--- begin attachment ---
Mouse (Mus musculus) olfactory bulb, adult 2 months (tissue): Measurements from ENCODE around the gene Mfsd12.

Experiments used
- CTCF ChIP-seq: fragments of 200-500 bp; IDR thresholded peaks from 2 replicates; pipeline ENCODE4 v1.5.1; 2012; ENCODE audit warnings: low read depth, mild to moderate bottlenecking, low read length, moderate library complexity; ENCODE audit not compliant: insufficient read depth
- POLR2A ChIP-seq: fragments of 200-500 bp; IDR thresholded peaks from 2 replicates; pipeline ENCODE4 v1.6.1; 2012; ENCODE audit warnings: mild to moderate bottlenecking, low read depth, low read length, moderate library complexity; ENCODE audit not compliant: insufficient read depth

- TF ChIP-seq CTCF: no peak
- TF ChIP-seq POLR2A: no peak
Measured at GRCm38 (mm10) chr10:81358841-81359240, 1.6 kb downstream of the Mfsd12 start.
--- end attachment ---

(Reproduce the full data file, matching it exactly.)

Mouse (Mus musculus) olfactory bulb, adult 2 months (tissue): Measurements from ENCODE around the gene Mfsd12.

Experiments used
- CTCF ChIP-seq: fragments of 200-500 bp; IDR thresholded peaks from 2 replicates; pipeline ENCODE4 v1.5.1; 2012; ENCODE audit warnings: low read depth, mild to moderate bottlenecking, low read length, moderate library complexity; ENCODE audit not compliant: insufficient read depth
- POLR2A ChIP-seq: fragments of 200-500 bp; IDR thresholded peaks from 2 replicates; pipeline ENCODE4 v1.6.1; 2012; ENCODE audit warnings: mild to moderate bottlenecking, low read depth, low read length, moderate library complexity; ENCODE audit not compliant: insufficient read depth

- TF ChIP-seq CTCF: no peak
- TF ChIP-seq POLR2A: no peak
Measured at GRCm38 (mm10) chr10:81358841-81359240, 1.6 kb downstream of the Mfsd12 start.